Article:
New Delhi -°C
Today in New Delhi, India

Oct 14, 2019-Monday
-°C

Humidity
-

Wind
-

Select city

Metro cities - Delhi, Mumbai, Chennai, Kolkata

Other cities - Noida, Gurgaon, Bengaluru, Hyderabad, Bhopal , Chandigarh , Dehradun, Indore, Jaipur, Lucknow, Patna, Ranchi

Monday, Oct 14, 2019

Chasing a ‘man-eater’: 100 men in pursuit of one tiger in Rajasthan

The predator is moving from one village to the other, taking refuge in ravines and thickets, with forest officials close on its heels.

jaipur Updated: Aug 09, 2019 11:42 IST
Rakesh Goswami
Rakesh Goswami
Hindustan Times, Jaipur
Forest officials have identified the tiger as T-104 from the radio collar around its neck.
Forest officials have identified the tiger as T-104 from the radio collar around its neck. (HT Photo)
         

For a week now, around 100 forest and district administration officials in Rajasthan’s Karauli district have been spending almost 15 hours every day to track a tiger. The hunt is for the big cat - a man-eater - who has strayed out of the Ranthambore Tiger Reserve in neighbouring Sawai Madhopur.

It begins at 6am and ends at 9pm -- in vain!

The tiger, which lost its territory in the reserve to a rival tiger, came dangerously close to Karauli city on July 31 and killed a man. When forest officials were informed, they set out to look for pug marks and set up camera traps. It was caught on camera three days later, on August 3, when forest officials identified it as T-104 from the radio collar around its neck.

The predator is moving from one village to the other, taking refuge in ravines and thickets, with forest officials close on its heels. On July 31, it was in Durgeshi Ghata, from there it moved to Badwala Talab the next day. Its pug marks were found in ravines in Khoobnagar village on August 2, and the tiger was in Makanpura when it was caught on camera trap on August 3.

Forest officials set out at 6am every day to look for the tiger and their hunt continues till 9pm.
Forest officials set out at 6am every day to look for the tiger and their hunt continues till 9pm. ( HT Photo )

On August 4, the tiger sat in ravines and killed the bait but did not eat it. On August 5, it came within 2km of human habitation in Chainpur village, and was closeted in a thicket between Gurjar Baoli and Narayana villages the next day. On August 7, it was localized in the forests around a cow shelter in the Masalpur area.

“Even during nights, a team of five forest officials, including those with radio receivers, follow the tiger in a Gypsy even as they try to localize the big cat,” Deputy conservator of forest (DCF) and deputy director of Ranthamore National Park, Hemant Singh, said.

He added that the team shot two darts on Tuesday to tranquilize the tiger but missed hitting it.

A conservationist from Ranthambore said T-104 killed a 40-year-old woman in February this year when she was defecating in the open.

“The tiger has killed two humans and eaten parts of bodies so it is a threat to humans in areas where it is moving. At the same time, the tiger also faces threat from humans as it may get attacked and killed,” added the conservationist, who did not want to be named.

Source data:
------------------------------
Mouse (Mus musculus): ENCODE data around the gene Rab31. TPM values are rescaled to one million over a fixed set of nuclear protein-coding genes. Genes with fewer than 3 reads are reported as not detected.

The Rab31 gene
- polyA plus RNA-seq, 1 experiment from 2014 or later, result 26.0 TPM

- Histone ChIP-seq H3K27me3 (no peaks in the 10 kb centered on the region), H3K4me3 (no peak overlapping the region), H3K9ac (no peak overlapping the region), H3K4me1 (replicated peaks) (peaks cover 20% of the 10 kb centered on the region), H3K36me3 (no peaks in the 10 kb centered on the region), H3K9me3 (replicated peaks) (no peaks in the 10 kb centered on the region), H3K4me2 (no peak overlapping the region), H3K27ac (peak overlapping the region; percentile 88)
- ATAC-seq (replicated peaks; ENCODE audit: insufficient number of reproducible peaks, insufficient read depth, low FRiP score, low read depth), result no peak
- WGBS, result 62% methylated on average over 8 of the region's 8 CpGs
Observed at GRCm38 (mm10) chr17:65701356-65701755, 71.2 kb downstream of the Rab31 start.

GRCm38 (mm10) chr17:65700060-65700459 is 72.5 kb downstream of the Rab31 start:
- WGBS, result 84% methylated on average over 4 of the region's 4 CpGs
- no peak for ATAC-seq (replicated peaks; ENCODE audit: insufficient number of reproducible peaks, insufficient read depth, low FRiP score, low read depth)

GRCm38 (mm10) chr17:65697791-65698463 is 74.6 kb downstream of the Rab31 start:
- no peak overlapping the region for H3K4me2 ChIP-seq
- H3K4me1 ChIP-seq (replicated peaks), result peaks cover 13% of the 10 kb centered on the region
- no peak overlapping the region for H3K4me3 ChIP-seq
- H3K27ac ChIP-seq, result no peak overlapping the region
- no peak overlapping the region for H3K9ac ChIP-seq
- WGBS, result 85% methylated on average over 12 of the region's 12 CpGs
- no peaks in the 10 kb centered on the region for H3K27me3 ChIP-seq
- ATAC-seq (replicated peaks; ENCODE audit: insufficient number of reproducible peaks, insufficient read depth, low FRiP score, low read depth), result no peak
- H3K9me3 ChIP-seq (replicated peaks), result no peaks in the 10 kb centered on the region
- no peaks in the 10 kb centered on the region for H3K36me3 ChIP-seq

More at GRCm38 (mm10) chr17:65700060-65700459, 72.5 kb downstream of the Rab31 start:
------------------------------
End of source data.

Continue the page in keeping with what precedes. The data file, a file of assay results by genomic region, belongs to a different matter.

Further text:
“T-104 had a territorial fight with T-64 in May this year and was injured. When it was tranquilized for treatment, a VHS radio collar was put around its neck,” Singh said.

Earlier, a GPS-enabled collar was fitted on the tiger but it dropped it a few days later, said another Ranthambore official on condition of anonymity.

Ranthambore field director Manoj Parashar said they were unsure if the tiger had killed the man in Karauli because villagers said the tiger was not wearing radio collar.

The forest team while tracking the straying Ranthambore tiger in Karauli district on Wednesday.
The forest team while tracking the straying Ranthambore tiger in Karauli district on Wednesday. ( HT Photo )

However, the conservationist quoted above said it was naïve to go by the version of villagers who may not have seen a tiger in their lifetime, leave alone a collared animal. “A lobby in the forest department is trying to prove that the tiger that killed the man in Karauli is different from T-104,” he said.

The tiger has put the forest department in a quandary about where to relocate it after it is tranquilized. It cannot be sent back to Ranthambore from where it has already been pushed out by other, more dominant males. In Kailadevi sanctuary, there are more than 60 villages, which will face threat from the big cat. The third option is sending it to Mukundra Hills Tiger Reserve but the department is unsure if the new reserve will accept a tiger involved in conflicts.

Former wildlife officers said the lobby that was against declaring T-24 a man-eater in May 2015 is now caught in a dilemma of how to declare T-104 a man-eater.

In 2015, the decision to move T-24 out of the wild to a zoo in Udaipur in the larger interest of tiger conservation in Ranthambore caused uproar by wildlife activists who said the tiger was not a man-eater and his attacks on humans were chance encounters.

First Published: Aug 09, 2019 11:40 IST

top news